Regardless of physical activity’s positive effects to mood states and TMD scores, if the exercise is constantly too intense, there is a risk for experiencing depression caused by excessive exercise or overtraining syndrome (Peluso et al., 2005). Swenson et al. (2021) found that compared to non-skiers, long-distance skiers had a 62% lower relative risk of getting diagnosed with anxiety disorders. In Morgan et al. (1988) research the total mood disturbance increased in the ratings of depression, fatigue, and anger during heavily increased training among competitive swimmers. Berger et al. (2016) found relations between normal-distance training sessions and elevated TMD among young competitive swimmers, when after abbreviated training  TMD did not change. Thus, specific subscales showed positive changes for depression, confusion and tension. O’Connor et al. (1989) findings about overtraining and significant increasing of salivary cortisol, which was correlated with depressed mood, are align with the other mentioned studies. The findings suggest that overtraining can decrease TMD and vigor, and increase other subscales of POMS. The positive effects of PA are limited to reasonable amount and intensity of exercise (Peluso et al., 2005).




Berger, B. G., Prapavessis, H., Grove, J. R., & Butki, B. D. (1997). Relationship of Swimming Distance, Expectancy, and Performance to Mood States of Competitive Athletes. Perceptual and Motor Skills, 84(3_suppl), 1199–1210. https://doi.org/10.2466/pms.1997.84.3c.1199 

Cramer, S.R., Nieman, D.C., Lee, J.W. (1991). The effects of moderate exercise training on psychological well-being and mood state in women. J Psychosom Res. 1991;35(4-5):437-49. PMID: 1920175. https://doi.org/10.1016/0022-3999(91)90039-q

Fennell, C., Eremus, T., Puyana, M.G., Sañudo, B. (2022) The Importance of Physical Activity to Augment Mood during COVID-19 Lockdown. Int. J. Environ. Res. Public Health. 2022, 19, 1270. https://doi.org/10.3390/ijerph19031270

Hansen, C. J., Stevens, L. C., & Coast, J. R. (2001). Exercise duration and mood state: How much is enough to feel better? Health Psychology, 20(4), 267–275. https://doi.org/10.1037/0278-6133.20.4.267

Mackenzie, B. (2001) Profile of Mood States (POMS) [WWW] Available from: https://www.brianmac.co.uk/poms.htm [Accessed 27/2/2023] 

McNair, M., Lorr, M. & Droppleman, L.F.  (1971). Manual for the Profile of Mood States. San Diego, CA: Educational and Industrial Testing Service.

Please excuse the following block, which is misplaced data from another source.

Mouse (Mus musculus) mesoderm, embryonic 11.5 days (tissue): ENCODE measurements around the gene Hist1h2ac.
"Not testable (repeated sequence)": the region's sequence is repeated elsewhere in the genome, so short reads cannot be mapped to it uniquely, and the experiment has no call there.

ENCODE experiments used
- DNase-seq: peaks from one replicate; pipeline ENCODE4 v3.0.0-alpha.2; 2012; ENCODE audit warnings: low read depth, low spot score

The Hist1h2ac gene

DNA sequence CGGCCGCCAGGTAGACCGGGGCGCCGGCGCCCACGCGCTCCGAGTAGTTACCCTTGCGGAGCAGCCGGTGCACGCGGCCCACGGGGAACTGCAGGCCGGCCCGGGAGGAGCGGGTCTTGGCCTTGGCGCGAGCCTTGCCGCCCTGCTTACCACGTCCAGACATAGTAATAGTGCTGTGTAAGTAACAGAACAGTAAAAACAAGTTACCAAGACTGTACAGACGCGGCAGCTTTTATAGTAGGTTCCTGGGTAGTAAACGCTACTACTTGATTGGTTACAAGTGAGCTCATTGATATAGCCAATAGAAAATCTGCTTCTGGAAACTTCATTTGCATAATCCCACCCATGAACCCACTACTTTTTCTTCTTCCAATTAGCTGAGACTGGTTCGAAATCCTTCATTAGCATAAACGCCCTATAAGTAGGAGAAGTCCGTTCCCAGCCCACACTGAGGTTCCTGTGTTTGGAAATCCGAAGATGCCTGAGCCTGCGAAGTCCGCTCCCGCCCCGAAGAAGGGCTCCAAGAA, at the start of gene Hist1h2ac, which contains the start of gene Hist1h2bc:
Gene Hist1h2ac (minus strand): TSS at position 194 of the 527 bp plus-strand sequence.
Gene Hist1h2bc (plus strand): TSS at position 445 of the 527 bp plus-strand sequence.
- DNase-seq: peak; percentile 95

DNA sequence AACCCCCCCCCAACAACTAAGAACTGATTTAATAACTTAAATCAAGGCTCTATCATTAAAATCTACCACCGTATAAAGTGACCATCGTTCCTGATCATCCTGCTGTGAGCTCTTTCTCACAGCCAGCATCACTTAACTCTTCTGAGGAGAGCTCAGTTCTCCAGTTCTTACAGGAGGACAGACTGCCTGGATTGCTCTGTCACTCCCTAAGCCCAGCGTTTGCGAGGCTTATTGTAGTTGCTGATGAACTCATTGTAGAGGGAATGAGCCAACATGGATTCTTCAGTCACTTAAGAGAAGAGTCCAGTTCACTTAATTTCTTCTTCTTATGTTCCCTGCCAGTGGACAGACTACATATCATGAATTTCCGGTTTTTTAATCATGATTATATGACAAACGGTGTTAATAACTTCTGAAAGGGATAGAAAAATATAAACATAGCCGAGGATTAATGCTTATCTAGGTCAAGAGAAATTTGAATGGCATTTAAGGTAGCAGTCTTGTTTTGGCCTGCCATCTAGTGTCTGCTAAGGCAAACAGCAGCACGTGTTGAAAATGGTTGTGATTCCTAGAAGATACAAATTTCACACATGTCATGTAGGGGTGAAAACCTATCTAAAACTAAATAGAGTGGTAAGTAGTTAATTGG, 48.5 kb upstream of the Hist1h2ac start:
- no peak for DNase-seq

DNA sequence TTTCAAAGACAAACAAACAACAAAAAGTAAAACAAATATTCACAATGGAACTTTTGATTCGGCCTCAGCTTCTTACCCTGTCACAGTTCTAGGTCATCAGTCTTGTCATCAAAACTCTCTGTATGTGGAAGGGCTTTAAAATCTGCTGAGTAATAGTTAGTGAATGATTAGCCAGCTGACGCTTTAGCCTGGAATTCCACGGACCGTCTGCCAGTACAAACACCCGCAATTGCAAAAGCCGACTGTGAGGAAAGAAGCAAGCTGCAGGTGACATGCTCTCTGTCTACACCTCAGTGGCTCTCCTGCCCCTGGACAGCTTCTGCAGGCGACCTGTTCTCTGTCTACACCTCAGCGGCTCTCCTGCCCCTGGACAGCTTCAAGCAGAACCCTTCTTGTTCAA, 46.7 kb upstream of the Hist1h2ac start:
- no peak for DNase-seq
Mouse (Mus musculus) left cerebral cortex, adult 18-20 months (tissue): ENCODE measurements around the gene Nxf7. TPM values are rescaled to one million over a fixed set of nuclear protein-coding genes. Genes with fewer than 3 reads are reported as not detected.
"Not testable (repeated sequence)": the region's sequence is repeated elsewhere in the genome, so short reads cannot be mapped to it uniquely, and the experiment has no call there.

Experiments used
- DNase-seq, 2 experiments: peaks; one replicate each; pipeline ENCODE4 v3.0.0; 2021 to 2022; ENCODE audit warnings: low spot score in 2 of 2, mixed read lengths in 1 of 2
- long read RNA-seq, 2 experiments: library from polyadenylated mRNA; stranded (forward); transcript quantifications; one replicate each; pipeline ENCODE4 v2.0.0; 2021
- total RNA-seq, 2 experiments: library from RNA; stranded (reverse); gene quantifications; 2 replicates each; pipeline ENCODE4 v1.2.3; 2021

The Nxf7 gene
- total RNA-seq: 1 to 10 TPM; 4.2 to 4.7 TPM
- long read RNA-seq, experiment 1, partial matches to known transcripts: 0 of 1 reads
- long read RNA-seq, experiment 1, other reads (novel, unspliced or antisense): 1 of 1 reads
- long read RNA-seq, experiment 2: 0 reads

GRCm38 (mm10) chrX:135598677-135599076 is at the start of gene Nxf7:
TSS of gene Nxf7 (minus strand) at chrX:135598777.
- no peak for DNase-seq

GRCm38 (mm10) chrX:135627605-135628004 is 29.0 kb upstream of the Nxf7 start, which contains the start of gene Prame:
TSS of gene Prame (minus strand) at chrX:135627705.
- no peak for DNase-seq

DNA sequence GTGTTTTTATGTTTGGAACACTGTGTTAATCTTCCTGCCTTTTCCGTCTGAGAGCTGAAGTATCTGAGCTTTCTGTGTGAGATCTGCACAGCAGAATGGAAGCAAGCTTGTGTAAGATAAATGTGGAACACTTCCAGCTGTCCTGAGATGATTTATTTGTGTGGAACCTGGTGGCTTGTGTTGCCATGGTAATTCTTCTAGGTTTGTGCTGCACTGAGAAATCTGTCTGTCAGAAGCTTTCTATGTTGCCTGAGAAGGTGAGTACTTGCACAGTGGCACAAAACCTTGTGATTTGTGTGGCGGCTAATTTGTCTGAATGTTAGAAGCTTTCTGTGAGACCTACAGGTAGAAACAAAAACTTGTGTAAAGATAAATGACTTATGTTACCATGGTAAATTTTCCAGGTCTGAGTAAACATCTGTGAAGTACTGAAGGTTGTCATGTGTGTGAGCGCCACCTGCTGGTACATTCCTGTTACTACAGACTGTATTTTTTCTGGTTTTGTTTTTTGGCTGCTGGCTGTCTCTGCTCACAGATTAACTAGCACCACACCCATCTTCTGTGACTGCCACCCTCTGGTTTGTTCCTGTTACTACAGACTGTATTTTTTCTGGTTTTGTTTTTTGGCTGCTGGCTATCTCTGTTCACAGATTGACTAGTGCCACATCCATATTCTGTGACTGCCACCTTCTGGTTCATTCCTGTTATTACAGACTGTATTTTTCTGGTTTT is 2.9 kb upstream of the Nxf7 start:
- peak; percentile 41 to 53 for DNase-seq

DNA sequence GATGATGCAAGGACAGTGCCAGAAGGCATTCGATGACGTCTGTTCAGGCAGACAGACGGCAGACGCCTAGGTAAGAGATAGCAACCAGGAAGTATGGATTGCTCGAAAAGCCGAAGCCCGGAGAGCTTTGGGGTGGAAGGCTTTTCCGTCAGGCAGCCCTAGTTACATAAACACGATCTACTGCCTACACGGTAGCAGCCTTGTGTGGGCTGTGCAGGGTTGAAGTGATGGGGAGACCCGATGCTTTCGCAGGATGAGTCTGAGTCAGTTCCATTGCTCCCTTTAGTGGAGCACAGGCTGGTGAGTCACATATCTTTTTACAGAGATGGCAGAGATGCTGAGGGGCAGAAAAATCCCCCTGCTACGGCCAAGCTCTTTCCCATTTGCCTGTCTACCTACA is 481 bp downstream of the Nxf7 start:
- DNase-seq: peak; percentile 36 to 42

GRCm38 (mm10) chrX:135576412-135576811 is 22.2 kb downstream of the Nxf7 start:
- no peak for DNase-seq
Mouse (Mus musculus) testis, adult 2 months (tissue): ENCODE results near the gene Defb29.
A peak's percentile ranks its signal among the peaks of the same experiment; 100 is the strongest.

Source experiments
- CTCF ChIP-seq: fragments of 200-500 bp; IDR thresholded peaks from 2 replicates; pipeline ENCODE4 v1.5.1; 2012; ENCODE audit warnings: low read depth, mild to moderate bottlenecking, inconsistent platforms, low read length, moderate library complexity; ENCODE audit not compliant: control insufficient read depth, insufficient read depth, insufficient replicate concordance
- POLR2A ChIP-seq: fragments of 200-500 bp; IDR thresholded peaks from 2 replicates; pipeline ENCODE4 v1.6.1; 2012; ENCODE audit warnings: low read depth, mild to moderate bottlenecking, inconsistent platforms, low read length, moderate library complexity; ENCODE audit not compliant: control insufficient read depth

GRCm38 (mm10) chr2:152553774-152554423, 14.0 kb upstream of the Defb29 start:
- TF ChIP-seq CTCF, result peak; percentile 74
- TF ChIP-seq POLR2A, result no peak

Morgan, W. P., Costill, D. L., Flynn, M. G., Raglin, J. S., & O’Connor, P. J. (1988). Mood disturbance following increased training in swimmers. Medicine & Science in Sports & Exercise, 20(4), 408–414. https://doi.org/10.1249/00005768-198808000-00014

O’Connor, P., Morgan, W., Raglin, S., Barksdale, C., Kalin, N. (1989). Mood state and salivary cortisol levels following overtraining in female swimmers. Psych neuroendocrinology. Volume 14, Issue 4. p. 303-310. ISSN 0306-4530. https://doi.org/10.1016/0306-4530(89)90032-2

Peluso, M. & Guerra de Andrade, L. (2005). Physival activity abd mental health: the association between exercise and mood. Clinics,Volume 60, Issue 1, p. 61-70. ISSN 1807-5932. https://doi.org/10.1590/S1807-59322005000100012

Reigal, R.E., Páez-Maldonado, J.A., Pastrana-Brincones, J.L., Morillo-Baro, J.P., Hernández-Mendo, A., Morales-Sánchez, V. (2021). Physical Activity Is Related to Mood States, Anxiety State and Self-Rated Health in COVID-19 Lockdown. Sustainability, 2021, 13, 5444. https://doi.org/10.3390/su13105444

Svensson, M., Brundin, L., Erhardt, S., Hållmarker, U., James, S. & Deierborg T. (2021). Physical Activity Is Associated With Lower Long-Term Incidence of Anxiety in a Population-Based, Large-Scale Study. Front Psychiatry, Volume 12 – 2021 https://doi.org/10.3389/fpsyt.2021.714014

Terry, P. & Lane, A. (2000). Normative values for the profile of mood states for use with athletic samples, Journal of Applied Sport Psychology, 12:1, 93-109, DOI: 10.1080/10413200008404215